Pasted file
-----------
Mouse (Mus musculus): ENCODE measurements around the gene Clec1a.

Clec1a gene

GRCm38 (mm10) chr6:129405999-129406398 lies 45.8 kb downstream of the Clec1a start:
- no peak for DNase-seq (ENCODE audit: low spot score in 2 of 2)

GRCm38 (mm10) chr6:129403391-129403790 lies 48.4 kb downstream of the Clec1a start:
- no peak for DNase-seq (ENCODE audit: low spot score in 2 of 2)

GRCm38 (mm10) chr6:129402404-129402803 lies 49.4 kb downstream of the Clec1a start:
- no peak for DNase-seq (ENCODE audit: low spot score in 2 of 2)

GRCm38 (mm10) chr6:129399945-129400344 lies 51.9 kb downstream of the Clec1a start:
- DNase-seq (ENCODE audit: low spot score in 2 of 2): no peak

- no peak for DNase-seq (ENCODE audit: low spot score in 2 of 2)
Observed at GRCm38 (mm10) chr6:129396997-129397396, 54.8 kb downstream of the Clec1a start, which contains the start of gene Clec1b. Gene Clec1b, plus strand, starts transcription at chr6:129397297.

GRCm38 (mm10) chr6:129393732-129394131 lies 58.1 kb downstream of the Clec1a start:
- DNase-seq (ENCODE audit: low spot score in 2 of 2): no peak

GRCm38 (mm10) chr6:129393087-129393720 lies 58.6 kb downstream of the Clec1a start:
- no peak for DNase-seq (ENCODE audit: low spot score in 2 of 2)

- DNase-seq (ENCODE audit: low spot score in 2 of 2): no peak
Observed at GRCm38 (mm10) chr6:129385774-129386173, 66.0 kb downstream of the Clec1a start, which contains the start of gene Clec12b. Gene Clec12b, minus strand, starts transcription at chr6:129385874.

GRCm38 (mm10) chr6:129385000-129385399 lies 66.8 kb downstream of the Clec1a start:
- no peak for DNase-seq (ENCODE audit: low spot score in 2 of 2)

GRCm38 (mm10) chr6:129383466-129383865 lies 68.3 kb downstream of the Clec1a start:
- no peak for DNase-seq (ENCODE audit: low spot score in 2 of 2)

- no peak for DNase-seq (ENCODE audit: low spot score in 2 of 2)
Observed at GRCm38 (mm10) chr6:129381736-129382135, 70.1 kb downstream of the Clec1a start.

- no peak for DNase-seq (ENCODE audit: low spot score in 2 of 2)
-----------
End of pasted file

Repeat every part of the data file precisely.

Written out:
Mouse (Mus musculus): ENCODE measurements around the gene Clec1a.

Clec1a gene

GRCm38 (mm10) chr6:129405999-129406398 lies 45.8 kb downstream of the Clec1a start:
- no peak for DNase-seq (ENCODE audit: low spot score in 2 of 2)

GRCm38 (mm10) chr6:129403391-129403790 lies 48.4 kb downstream of the Clec1a start:
- no peak for DNase-seq (ENCODE audit: low spot score in 2 of 2)

GRCm38 (mm10) chr6:129402404-129402803 lies 49.4 kb downstream of the Clec1a start:
- no peak for DNase-seq (ENCODE audit: low spot score in 2 of 2)

GRCm38 (mm10) chr6:129399945-129400344 lies 51.9 kb downstream of the Clec1a start:
- DNase-seq (ENCODE audit: low spot score in 2 of 2): no peak

- no peak for DNase-seq (ENCODE audit: low spot score in 2 of 2)
Observed at GRCm38 (mm10) chr6:129396997-129397396, 54.8 kb downstream of the Clec1a start, which contains the start of gene Clec1b. Gene Clec1b, plus strand, starts transcription at chr6:129397297.

GRCm38 (mm10) chr6:129393732-129394131 lies 58.1 kb downstream of the Clec1a start:
- DNase-seq (ENCODE audit: low spot score in 2 of 2): no peak

GRCm38 (mm10) chr6:129393087-129393720 lies 58.6 kb downstream of the Clec1a start:
- no peak for DNase-seq (ENCODE audit: low spot score in 2 of 2)

- DNase-seq (ENCODE audit: low spot score in 2 of 2): no peak
Observed at GRCm38 (mm10) chr6:129385774-129386173, 66.0 kb downstream of the Clec1a start, which contains the start of gene Clec12b. Gene Clec12b, minus strand, starts transcription at chr6:129385874.

GRCm38 (mm10) chr6:129385000-129385399 lies 66.8 kb downstream of the Clec1a start:
- no peak for DNase-seq (ENCODE audit: low spot score in 2 of 2)

GRCm38 (mm10) chr6:129383466-129383865 lies 68.3 kb downstream of the Clec1a start:
- no peak for DNase-seq (ENCODE audit: low spot score in 2 of 2)

- no peak for DNase-seq (ENCODE audit: low spot score in 2 of 2)
Observed at GRCm38 (mm10) chr6:129381736-129382135, 70.1 kb downstream of the Clec1a start.

- no peak for DNase-seq (ENCODE audit: low spot score in 2 of 2)